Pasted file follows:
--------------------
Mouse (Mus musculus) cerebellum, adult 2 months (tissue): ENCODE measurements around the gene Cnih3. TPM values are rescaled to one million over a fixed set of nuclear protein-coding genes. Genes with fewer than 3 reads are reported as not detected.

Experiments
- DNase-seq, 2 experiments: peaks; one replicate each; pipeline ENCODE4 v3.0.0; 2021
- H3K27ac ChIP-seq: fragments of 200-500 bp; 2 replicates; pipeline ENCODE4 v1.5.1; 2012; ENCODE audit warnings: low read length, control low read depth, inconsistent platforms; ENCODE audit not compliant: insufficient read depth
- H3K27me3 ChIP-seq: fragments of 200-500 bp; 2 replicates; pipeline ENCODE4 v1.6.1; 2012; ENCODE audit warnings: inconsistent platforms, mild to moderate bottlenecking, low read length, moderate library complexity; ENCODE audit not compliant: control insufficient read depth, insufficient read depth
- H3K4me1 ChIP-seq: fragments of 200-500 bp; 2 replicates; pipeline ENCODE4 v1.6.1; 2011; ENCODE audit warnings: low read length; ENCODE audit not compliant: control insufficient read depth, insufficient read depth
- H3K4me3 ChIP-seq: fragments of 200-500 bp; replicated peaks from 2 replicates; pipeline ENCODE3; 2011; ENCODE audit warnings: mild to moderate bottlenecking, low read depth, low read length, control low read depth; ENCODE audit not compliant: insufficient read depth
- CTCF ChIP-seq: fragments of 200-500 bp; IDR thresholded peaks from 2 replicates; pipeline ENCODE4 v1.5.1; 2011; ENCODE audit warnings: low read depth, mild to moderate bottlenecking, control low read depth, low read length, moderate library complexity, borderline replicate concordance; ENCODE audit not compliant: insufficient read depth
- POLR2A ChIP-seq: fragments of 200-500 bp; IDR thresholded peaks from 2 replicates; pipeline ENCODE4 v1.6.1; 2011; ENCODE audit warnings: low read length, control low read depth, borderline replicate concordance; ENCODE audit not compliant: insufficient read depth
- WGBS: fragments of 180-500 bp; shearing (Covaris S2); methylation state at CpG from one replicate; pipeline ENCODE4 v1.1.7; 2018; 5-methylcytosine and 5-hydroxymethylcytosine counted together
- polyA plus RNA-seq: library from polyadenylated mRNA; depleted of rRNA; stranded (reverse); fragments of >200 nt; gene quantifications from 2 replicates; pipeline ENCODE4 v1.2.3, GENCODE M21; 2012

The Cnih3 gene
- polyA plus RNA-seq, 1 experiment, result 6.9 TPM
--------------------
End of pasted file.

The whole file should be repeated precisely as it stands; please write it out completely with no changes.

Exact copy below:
Mouse (Mus musculus) cerebellum, adult 2 months (tissue): ENCODE measurements around the gene Cnih3. TPM values are rescaled to one million over a fixed set of nuclear protein-coding genes. Genes with fewer than 3 reads are reported as not detected.

Experiments
- DNase-seq, 2 experiments: peaks; one replicate each; pipeline ENCODE4 v3.0.0; 2021
- H3K27ac ChIP-seq: fragments of 200-500 bp; 2 replicates; pipeline ENCODE4 v1.5.1; 2012; ENCODE audit warnings: low read length, control low read depth, inconsistent platforms; ENCODE audit not compliant: insufficient read depth
- H3K27me3 ChIP-seq: fragments of 200-500 bp; 2 replicates; pipeline ENCODE4 v1.6.1; 2012; ENCODE audit warnings: inconsistent platforms, mild to moderate bottlenecking, low read length, moderate library complexity; ENCODE audit not compliant: control insufficient read depth, insufficient read depth
- H3K4me1 ChIP-seq: fragments of 200-500 bp; 2 replicates; pipeline ENCODE4 v1.6.1; 2011; ENCODE audit warnings: low read length; ENCODE audit not compliant: control insufficient read depth, insufficient read depth
- H3K4me3 ChIP-seq: fragments of 200-500 bp; replicated peaks from 2 replicates; pipeline ENCODE3; 2011; ENCODE audit warnings: mild to moderate bottlenecking, low read depth, low read length, control low read depth; ENCODE audit not compliant: insufficient read depth
- CTCF ChIP-seq: fragments of 200-500 bp; IDR thresholded peaks from 2 replicates; pipeline ENCODE4 v1.5.1; 2011; ENCODE audit warnings: low read depth, mild to moderate bottlenecking, control low read depth, low read length, moderate library complexity, borderline replicate concordance; ENCODE audit not compliant: insufficient read depth
- POLR2A ChIP-seq: fragments of 200-500 bp; IDR thresholded peaks from 2 replicates; pipeline ENCODE4 v1.6.1; 2011; ENCODE audit warnings: low read length, control low read depth, borderline replicate concordance; ENCODE audit not compliant: insufficient read depth
- WGBS: fragments of 180-500 bp; shearing (Covaris S2); methylation state at CpG from one replicate; pipeline ENCODE4 v1.1.7; 2018; 5-methylcytosine and 5-hydroxymethylcytosine counted together
- polyA plus RNA-seq: library from polyadenylated mRNA; depleted of rRNA; stranded (reverse); fragments of >200 nt; gene quantifications from 2 replicates; pipeline ENCODE4 v1.2.3, GENCODE M21; 2012

The Cnih3 gene
- polyA plus RNA-seq, 1 experiment, result 6.9 TPM